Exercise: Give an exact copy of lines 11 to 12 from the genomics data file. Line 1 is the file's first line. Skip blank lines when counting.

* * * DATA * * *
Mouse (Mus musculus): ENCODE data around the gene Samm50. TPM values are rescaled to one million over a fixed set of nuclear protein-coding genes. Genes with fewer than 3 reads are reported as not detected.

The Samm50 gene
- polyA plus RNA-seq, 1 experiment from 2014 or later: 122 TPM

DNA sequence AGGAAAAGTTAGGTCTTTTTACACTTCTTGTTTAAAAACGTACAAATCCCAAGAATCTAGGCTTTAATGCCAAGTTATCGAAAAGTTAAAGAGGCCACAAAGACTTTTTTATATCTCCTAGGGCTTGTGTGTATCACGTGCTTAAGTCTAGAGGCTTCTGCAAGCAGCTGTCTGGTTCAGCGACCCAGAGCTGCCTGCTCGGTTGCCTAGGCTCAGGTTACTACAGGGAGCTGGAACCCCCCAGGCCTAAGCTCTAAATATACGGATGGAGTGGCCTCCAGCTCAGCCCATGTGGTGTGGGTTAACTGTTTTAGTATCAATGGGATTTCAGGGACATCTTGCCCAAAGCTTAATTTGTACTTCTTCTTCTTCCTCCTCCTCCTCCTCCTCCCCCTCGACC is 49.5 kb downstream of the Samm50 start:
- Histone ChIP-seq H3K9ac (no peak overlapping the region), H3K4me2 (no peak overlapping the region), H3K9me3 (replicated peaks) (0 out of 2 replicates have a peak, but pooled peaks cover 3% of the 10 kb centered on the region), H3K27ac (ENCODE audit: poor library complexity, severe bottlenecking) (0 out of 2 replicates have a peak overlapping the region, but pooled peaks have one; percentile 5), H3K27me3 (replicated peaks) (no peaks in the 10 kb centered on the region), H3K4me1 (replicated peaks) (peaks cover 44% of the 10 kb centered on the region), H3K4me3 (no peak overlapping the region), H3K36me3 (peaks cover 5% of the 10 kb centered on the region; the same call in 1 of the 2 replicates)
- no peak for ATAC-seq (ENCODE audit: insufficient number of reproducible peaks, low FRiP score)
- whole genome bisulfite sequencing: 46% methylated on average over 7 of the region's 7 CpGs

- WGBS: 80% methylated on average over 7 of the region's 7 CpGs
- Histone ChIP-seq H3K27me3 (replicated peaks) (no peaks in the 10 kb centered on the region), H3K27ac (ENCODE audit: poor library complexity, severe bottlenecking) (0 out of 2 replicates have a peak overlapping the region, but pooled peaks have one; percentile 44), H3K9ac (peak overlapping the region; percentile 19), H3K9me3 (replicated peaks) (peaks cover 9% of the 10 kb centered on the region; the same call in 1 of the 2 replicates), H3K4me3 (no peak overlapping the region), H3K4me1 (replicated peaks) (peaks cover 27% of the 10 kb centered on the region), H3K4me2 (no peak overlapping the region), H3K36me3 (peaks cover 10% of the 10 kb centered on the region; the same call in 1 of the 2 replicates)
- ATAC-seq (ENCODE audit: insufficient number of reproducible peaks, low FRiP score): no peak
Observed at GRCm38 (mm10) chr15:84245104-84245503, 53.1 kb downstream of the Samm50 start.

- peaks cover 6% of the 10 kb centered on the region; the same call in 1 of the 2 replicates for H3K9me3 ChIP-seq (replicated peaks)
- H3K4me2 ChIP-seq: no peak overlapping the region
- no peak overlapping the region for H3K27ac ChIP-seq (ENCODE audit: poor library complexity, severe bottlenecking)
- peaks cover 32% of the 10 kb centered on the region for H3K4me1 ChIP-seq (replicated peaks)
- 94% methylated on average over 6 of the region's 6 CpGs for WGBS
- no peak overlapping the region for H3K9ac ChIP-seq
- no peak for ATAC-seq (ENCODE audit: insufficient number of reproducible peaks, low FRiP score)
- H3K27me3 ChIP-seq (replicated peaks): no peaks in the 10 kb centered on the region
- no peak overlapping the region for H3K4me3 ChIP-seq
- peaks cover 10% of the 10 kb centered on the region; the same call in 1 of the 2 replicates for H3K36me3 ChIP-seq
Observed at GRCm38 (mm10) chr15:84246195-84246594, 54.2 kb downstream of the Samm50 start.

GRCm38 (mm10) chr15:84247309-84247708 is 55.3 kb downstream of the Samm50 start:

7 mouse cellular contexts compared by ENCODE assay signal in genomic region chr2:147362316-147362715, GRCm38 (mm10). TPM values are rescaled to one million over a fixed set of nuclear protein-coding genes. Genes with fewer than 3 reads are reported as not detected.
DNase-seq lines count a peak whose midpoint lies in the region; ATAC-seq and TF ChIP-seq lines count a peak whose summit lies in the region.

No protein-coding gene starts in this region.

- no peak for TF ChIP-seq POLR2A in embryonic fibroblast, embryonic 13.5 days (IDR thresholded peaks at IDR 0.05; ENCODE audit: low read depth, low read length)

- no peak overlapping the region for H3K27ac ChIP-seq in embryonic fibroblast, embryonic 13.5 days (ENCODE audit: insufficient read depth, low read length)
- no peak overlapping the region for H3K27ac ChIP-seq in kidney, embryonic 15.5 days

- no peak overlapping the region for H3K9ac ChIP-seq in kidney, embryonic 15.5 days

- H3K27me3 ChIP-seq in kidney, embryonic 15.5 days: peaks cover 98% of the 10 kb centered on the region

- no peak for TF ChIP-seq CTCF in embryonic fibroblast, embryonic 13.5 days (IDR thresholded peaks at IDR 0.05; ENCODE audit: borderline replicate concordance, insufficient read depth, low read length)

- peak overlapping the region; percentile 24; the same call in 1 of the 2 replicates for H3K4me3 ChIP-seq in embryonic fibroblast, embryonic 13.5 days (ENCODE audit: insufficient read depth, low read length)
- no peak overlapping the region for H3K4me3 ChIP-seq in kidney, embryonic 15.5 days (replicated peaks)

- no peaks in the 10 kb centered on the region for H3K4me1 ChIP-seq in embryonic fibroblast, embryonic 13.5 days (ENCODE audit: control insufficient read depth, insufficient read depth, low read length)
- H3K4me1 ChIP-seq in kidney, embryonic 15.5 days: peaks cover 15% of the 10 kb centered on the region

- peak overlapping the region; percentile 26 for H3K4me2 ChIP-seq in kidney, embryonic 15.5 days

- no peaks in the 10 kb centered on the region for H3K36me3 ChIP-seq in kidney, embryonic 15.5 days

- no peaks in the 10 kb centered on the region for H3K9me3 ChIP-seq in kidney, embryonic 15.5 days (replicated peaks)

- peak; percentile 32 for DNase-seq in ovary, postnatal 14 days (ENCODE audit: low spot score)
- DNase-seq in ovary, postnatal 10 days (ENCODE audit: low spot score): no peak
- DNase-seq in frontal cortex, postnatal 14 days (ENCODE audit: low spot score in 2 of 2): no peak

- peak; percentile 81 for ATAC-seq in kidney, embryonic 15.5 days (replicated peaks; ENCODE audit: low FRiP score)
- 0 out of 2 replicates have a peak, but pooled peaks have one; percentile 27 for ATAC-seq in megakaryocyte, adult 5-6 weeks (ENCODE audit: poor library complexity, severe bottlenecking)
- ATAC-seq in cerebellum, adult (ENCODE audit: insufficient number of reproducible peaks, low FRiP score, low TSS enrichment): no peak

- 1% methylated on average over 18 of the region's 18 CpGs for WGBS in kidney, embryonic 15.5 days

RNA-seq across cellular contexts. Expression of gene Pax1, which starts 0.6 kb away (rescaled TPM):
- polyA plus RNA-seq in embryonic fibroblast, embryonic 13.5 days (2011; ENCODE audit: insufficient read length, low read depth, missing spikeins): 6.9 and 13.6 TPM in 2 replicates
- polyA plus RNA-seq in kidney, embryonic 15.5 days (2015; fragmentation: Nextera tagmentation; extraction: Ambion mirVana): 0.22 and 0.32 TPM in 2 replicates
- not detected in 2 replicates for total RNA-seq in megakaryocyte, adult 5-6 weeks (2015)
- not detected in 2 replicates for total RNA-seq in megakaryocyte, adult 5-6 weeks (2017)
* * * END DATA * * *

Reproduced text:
Observed at GRCm38 (mm10) chr15:84245104-84245503, 53.1 kb downstream of the Samm50 start.

- peaks cover 6% of the 10 kb centered on the region; the same call in 1 of the 2 replicates for H3K9me3 ChIP-seq (replicated peaks)